Excerpts from the comments section are in bold italics.
I was born and raised a Catholic, so my viewpoint has a Christian slant. However, my wife is Muslim who grew up in Guyana where Islam was practiced in a relatively moderate fashion—my mother-in-law has led readings of Quran Sharif within the household on many occasions—and there was sharing of traditions with the Hindu community. My daughter, adopted from China, had a Buddhist blessing ceremony before we left the country.
A beautiful, old wooden Episcopal/Anglican church is a half-mile down the road from me. I was drawn to it by the energy of the woman pastor who led the congregation there, until she was forced to retire a few years ago. My daughter was baptized in the same church, while my older son was baptized as an infant in the Catholic church, then received his first communion and was confirmed as an adult.
You can argue that although not all Jews are Christians, all Christians were borne out of Judaism. I admire the Buddha, the Dalai Lama, Gandhi, Jesus, Confucius, Martin Luther King and Malcom X for their courage and conviction. I have studied and embraced the philosophies and religions of the East, so you can say my approach is, “Any port in a storm.”
“goodness involves the ability to sacrifice — out of love.” Echoes my comment, “Love, and the concept of love, overrides all, even when at odds with basic instincts like self-preservation.”
You would choose to starve yourself to feed your children, or jump in front of a bus to save them from being run down, but real life rarely forces us to make such extreme judgements or choices. If your kids were hungry, you would take on a second job, or steal some food, but at the same time, we like to believe that we would act unselfishly when faced with life and death decisions, like the one made on June 29, 1983 by K.C. Chiefs running back Joe Delaney, who couldn’t swim, yet jumped into the water and drowned trying to save three children he didn’t know.
Love does imply attachment, which on the surface may conflict with Buddhist philosophy. It does align with the thought that any kind of attachment, or longing, will result in human suffering.
We speak of trying to be “Christ-like”, but if God is in Man’s image, he shares his flaws. We think of God, and Jesus, as being perfect, but all contradictory evidence is dismissed as “God’s plan.” “He carried the cross for us…He won’t give you any burden you can’t handle”. So, cancer cells run rampant in a beautiful, innocent child as a test of the kindness, strength, resolve and faith of the parents and everyone around them? If I am to accept the rather limited concept of God as heavenly father, rather than a spirit force that runs through every living thing, is it not possible that God might step back for a moment and recognize his role in this tragic event? “Damn! I really #@%&*^ up. How can I fix this?”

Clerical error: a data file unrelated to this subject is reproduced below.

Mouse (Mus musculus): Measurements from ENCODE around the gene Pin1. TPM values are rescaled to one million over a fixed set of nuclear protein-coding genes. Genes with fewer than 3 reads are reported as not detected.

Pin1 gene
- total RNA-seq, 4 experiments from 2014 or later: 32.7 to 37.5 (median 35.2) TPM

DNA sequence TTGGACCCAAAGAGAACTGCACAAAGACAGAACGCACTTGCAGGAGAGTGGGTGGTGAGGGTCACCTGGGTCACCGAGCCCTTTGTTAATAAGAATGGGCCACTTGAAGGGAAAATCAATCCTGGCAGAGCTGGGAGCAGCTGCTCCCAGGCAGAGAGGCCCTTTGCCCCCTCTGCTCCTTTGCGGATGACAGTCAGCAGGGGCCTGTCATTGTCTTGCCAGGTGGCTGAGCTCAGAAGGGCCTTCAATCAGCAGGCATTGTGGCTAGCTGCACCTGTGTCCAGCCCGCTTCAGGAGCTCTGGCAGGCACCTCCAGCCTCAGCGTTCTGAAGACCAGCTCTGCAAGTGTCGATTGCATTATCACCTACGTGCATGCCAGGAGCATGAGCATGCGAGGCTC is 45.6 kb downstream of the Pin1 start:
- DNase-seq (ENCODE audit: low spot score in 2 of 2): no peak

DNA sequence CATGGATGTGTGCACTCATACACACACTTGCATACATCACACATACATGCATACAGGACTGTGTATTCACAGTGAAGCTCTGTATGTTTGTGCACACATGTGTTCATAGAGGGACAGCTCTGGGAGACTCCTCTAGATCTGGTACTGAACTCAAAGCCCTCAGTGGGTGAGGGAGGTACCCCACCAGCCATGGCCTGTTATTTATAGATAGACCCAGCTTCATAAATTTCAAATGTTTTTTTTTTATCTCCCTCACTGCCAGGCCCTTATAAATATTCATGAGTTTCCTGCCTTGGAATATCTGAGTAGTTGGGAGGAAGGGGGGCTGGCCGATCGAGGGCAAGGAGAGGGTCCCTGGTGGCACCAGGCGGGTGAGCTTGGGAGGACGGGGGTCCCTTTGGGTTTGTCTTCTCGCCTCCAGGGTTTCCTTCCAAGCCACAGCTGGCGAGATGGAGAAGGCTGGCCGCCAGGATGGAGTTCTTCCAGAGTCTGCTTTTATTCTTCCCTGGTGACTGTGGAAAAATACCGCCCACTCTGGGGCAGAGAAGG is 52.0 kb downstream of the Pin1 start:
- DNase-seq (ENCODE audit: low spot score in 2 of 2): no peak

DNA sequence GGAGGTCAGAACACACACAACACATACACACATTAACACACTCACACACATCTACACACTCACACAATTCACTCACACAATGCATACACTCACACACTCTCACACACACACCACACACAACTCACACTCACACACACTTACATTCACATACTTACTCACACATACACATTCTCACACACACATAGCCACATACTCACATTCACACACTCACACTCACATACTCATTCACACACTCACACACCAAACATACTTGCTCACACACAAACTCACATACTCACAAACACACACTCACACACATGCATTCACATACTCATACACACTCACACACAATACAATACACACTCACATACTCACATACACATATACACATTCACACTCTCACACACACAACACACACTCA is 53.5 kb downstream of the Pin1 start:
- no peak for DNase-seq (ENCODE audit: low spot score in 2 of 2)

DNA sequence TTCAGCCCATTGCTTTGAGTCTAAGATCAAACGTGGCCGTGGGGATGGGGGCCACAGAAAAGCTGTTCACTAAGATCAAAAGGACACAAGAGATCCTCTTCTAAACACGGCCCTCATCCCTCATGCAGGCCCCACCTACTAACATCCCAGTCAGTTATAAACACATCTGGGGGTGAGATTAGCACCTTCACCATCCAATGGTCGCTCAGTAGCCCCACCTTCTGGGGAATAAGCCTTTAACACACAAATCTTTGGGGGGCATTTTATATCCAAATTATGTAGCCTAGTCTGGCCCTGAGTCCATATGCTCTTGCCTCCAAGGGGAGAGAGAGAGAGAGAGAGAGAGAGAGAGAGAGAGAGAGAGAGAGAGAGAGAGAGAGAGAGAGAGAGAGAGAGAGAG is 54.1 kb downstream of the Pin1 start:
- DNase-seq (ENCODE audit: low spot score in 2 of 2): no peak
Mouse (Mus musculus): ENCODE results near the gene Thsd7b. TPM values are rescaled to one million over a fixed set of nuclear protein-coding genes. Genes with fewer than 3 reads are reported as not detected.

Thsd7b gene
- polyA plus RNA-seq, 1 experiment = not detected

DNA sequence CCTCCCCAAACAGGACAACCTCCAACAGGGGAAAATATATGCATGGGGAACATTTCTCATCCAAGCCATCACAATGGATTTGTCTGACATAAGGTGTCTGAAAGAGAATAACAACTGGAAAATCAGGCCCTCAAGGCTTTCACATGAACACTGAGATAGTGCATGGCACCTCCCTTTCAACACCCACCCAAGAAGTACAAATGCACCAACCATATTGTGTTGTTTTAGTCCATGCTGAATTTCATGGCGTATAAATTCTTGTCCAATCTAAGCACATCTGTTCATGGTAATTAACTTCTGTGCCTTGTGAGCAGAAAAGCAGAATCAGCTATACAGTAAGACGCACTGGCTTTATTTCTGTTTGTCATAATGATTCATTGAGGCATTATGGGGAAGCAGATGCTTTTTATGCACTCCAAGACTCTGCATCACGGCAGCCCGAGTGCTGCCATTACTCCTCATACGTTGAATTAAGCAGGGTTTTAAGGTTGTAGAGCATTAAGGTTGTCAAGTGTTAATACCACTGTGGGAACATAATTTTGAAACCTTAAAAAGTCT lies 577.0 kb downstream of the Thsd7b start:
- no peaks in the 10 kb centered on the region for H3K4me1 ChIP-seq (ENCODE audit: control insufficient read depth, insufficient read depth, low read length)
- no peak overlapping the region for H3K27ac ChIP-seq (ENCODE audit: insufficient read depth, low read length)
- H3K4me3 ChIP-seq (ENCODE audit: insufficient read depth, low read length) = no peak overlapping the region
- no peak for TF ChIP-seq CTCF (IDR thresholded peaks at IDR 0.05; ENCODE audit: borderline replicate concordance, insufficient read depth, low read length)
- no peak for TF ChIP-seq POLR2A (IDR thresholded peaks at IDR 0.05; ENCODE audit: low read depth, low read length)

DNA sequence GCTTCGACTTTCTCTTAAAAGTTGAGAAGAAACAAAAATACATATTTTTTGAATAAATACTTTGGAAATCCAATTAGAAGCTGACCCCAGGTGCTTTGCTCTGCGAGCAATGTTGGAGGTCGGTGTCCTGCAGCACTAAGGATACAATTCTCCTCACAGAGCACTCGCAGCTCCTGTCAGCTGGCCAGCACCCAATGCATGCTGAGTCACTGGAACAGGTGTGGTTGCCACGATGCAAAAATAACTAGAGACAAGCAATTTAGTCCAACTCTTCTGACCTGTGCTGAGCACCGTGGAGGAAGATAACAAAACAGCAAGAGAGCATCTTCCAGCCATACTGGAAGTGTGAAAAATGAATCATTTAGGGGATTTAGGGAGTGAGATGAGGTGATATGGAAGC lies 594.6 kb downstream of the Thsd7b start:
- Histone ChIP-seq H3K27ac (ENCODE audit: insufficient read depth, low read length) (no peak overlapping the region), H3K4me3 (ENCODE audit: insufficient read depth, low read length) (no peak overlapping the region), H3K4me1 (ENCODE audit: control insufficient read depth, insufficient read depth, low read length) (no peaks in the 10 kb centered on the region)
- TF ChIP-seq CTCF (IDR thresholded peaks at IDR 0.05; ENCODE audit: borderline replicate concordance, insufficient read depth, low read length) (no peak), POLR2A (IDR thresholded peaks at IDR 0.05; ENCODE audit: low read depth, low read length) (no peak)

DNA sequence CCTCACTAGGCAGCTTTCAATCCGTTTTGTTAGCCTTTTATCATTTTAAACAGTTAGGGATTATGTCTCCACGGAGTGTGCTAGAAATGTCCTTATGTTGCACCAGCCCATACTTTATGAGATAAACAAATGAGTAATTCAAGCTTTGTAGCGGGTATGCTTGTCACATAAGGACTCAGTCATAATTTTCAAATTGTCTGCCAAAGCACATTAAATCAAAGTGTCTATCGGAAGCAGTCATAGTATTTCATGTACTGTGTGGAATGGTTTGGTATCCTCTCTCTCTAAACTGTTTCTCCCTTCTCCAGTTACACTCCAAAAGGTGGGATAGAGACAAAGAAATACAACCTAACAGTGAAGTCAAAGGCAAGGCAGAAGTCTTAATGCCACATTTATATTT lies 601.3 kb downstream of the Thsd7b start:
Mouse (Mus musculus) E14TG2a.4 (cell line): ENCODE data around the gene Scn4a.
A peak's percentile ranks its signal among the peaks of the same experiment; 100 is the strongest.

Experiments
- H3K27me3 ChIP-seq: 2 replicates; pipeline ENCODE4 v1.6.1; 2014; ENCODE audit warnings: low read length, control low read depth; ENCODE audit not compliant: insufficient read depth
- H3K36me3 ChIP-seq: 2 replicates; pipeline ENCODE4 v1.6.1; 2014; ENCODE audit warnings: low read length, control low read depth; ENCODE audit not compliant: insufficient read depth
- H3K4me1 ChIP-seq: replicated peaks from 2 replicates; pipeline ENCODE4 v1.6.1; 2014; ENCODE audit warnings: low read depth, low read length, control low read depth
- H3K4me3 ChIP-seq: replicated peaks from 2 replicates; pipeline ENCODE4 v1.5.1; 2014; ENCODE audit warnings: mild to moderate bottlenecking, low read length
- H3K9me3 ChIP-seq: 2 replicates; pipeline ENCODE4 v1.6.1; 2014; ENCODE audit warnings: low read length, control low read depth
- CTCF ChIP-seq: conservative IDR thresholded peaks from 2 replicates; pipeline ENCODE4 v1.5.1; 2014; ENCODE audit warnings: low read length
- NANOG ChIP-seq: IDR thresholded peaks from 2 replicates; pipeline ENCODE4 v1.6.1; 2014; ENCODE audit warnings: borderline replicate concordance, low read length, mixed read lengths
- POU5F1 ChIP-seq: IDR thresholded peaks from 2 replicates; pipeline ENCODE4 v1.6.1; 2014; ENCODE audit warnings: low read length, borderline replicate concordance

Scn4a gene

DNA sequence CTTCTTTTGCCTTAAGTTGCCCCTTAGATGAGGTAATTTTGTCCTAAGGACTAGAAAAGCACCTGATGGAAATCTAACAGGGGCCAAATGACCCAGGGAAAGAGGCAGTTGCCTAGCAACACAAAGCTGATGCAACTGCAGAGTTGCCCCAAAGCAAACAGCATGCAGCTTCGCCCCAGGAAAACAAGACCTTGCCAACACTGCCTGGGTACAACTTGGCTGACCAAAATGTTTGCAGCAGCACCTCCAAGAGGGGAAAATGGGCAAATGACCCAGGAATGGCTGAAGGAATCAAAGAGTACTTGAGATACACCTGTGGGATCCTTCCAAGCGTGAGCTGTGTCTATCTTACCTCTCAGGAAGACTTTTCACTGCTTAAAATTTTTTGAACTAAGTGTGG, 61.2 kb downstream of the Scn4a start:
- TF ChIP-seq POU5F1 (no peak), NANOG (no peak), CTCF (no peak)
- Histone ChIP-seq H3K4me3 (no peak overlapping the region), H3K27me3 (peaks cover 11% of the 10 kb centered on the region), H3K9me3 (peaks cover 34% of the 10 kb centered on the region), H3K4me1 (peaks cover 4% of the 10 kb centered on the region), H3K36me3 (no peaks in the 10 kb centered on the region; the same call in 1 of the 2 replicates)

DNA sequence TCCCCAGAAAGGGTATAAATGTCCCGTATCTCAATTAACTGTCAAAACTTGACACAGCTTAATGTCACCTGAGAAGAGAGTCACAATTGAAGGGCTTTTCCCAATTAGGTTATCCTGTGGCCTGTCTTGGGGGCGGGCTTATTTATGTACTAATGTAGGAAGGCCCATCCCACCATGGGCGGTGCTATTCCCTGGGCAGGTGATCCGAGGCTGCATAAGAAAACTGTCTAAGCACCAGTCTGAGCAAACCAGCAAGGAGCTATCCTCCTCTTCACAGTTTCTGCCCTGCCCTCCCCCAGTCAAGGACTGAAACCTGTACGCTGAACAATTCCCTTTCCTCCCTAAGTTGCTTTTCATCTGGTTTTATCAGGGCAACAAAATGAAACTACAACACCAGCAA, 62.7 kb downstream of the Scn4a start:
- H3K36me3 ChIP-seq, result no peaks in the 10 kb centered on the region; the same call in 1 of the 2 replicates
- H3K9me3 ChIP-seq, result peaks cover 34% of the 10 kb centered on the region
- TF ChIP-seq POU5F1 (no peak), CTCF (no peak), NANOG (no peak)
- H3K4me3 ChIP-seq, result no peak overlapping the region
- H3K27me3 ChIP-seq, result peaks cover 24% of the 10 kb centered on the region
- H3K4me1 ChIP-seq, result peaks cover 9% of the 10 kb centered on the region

Goodness might lose its reference point without evil, but that does not mean that the universe requires evil. It is not necessarily true either that “What doesn’t kill you makes you stronger.” Sometimes it leaves you weaker and/or scarred. Who said that universal happiness requires an equal measure of suffering?
I believe that love or goodness/kindness can exist for its own sake, that it doesn’t require the polar opposite, or Karma’s cause and effect, to have value or meaning. You can think of Good and Evil as circles of influence. I read this somewhere, so can’t take credit for the concept. With this, there is the potential, and hope, that Good can eventually overlap, eclipse and eradicate Evil. Picture yourself at the center of all this.
“karma should not be conceived as a simplistic accounting of good vs bad in a soul ledger.”
In Islamic tradition the two kiraman katibin (Arabic: كراماً كاتبين “honourable scribes”), are two angels called Raqib and Atid, believed by Muslims to record a person’s actions. Whether a person is sent to Jannah (paradise) or Jahannam (hell/purgatory) is not, however, dependent on whether good deeds outweigh bad deeds; but is ultimately up to God’s mercy upon a believer. I’ve always liked this little scorekeepers image.
“What are the effects over multiple lifetimes?” I agree that this is fatalistic, the old, “Pie in the sky, by and by, when you die,” argument which is usually used to keep the underclass under control. For the most part, that is the role of organized religion: another social structure. Why does Man feel the need to define God? For me, religion is limited and small, but spirituality is boundless.
I’ve described what we do during our time on earth as ripples in a pond. Our time is short, and eventually those ripples calm and we’re gone and forgotten. I do however, believe in angels, and that someone out there loves me and is looking out for me, not because I have any tangible evidence, but because I prefer it to the alternative.